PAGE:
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Public Records and Contractors Doing Business With Your Agency

By Ricardo L. Gilmore, Esq.
Published in FAHROgram November/December 2016

RicardoGilmore-cMany of you have expressed some confusion about whether contractors doing business with your housing authority are subject to the Florida public records laws and to what extent. Further, what is your housing authority’s responsibility regarding a contractor’s responsibility to comply with applicable Florida public records laws?
Below is an overview.

First, let’s look at what the law requires. Section 119.0701, Florida Statutes, was adopted  in 2013 and requires the adoption of Public Records Act requirements in contracts with private companies by agencies subject to the Act, including housing authorities. Many contractors are now subject to public records requirements and could face penalties for failure to comply with the Act. Private companies are subject to the Act to the extent they possess “public records.” A contractor may also be subject to the Act to the extent the contractor has been deemed to be acting on behalf of a public agency. This can arise when a private entity contracts with a public agency to perform an agency function. What do acting on behalf of an agency and performing an agency function mean? Are all of the contractors that do business with a housing authority subject to the requirements of the Act?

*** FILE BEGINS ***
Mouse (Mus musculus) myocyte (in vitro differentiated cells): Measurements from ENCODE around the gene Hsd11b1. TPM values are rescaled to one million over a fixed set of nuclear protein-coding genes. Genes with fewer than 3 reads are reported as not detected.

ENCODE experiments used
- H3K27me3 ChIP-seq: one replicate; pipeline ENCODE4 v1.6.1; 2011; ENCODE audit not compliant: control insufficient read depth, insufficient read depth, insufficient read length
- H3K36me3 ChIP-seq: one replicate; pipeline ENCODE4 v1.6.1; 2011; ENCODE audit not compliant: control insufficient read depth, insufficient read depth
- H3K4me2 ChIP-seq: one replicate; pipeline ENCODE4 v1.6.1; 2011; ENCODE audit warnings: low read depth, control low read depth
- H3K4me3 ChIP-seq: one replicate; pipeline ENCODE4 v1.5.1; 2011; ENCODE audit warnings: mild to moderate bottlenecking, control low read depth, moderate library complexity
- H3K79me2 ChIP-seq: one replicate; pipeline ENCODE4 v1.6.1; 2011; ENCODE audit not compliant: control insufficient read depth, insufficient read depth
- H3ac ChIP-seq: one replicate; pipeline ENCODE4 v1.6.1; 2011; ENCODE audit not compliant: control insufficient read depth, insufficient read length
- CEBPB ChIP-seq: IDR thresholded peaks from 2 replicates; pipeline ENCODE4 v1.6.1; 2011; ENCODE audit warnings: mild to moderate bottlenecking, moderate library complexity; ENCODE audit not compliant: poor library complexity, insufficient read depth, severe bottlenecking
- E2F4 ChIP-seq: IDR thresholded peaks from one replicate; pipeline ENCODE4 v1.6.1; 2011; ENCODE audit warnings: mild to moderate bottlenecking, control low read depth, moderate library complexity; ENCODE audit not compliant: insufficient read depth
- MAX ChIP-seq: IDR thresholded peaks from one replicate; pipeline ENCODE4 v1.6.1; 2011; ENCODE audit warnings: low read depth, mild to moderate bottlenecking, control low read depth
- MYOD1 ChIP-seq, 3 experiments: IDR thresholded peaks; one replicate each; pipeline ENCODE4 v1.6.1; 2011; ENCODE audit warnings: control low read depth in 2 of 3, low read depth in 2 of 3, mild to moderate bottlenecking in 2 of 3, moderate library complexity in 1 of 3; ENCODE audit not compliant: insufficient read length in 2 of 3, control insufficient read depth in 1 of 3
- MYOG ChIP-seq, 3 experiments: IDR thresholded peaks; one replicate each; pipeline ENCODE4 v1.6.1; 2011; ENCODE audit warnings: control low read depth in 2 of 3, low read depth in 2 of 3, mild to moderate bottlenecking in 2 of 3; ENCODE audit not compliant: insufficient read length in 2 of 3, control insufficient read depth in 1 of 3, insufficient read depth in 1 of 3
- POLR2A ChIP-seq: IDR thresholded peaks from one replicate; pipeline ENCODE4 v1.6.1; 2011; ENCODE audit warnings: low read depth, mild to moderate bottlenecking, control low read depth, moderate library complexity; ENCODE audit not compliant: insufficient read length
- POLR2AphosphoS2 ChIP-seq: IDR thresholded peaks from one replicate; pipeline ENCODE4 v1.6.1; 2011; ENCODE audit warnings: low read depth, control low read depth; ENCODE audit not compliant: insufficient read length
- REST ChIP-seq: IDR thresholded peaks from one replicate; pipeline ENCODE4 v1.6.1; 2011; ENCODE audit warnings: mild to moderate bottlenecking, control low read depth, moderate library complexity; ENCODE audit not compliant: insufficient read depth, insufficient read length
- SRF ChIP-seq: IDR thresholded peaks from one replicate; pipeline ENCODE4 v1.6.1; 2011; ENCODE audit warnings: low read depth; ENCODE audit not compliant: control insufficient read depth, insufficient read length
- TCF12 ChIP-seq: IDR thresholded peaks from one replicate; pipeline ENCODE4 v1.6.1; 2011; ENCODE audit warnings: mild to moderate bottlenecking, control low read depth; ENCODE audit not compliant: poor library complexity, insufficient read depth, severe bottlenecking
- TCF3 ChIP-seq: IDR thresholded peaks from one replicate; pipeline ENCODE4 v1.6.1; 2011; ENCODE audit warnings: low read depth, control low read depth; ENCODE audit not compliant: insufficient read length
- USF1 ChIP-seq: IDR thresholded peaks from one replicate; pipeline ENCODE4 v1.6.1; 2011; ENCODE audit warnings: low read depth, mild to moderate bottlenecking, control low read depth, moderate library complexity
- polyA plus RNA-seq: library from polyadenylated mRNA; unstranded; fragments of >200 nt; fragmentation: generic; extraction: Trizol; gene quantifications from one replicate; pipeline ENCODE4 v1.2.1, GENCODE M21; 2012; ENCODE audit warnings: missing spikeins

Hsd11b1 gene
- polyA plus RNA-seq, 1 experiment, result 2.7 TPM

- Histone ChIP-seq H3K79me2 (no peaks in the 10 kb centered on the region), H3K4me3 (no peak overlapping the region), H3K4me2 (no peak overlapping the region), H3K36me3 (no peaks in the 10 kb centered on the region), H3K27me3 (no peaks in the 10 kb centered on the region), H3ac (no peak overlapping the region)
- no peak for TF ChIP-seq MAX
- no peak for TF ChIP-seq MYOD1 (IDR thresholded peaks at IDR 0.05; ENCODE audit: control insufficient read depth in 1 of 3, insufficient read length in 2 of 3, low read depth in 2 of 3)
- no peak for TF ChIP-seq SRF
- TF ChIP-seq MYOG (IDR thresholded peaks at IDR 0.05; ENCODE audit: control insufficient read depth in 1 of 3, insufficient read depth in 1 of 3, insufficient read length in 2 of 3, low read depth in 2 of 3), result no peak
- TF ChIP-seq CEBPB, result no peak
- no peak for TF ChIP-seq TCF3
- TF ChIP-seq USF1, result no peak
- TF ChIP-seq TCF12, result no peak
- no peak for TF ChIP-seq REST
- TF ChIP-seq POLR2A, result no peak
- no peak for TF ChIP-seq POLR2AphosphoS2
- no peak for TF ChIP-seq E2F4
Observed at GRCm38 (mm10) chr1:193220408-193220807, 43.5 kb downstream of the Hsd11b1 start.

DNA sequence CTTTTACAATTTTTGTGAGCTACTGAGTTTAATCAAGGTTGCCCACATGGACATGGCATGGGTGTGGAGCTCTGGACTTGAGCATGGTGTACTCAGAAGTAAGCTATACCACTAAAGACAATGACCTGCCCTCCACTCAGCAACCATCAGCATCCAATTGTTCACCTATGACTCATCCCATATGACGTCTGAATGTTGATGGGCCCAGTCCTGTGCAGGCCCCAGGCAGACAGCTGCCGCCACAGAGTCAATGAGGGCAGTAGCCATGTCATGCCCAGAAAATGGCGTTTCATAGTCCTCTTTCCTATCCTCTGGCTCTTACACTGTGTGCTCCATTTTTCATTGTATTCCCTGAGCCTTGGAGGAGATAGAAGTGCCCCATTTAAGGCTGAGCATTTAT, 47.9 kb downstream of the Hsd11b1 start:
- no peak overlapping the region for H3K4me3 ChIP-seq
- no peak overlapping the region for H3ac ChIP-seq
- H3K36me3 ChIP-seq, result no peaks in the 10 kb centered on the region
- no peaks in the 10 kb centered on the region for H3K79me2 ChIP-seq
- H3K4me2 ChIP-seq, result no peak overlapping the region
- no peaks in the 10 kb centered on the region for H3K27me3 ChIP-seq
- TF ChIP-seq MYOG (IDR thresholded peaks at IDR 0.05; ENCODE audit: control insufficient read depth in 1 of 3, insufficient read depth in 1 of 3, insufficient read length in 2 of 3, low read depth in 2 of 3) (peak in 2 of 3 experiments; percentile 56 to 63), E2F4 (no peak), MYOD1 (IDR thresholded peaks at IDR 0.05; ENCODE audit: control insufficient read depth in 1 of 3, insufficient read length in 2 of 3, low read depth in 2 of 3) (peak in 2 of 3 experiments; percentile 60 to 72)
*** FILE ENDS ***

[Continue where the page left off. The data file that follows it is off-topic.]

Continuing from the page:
The attorney general issued an opinion in 2014, interpreting the term contractor as used in Section 119.0701, Florida Statutes. See, Fla. AGO 2014-06. This statute mandates that public entities include a provision in all of their contracts with contractors, requiring said entities to comply with the Act. The question presented was whether the language “… and is acting on behalf of the public agency …” contained in Section 119.0701(1)(a) causes the nature of the services provided to be the determining factor as to the applicability of Section 119.0701 to  a contractor; or instead, whether a contract for services with a public agency, regardless of the nature of the services, automatically results in that contractor being subject to the Act’s requirements.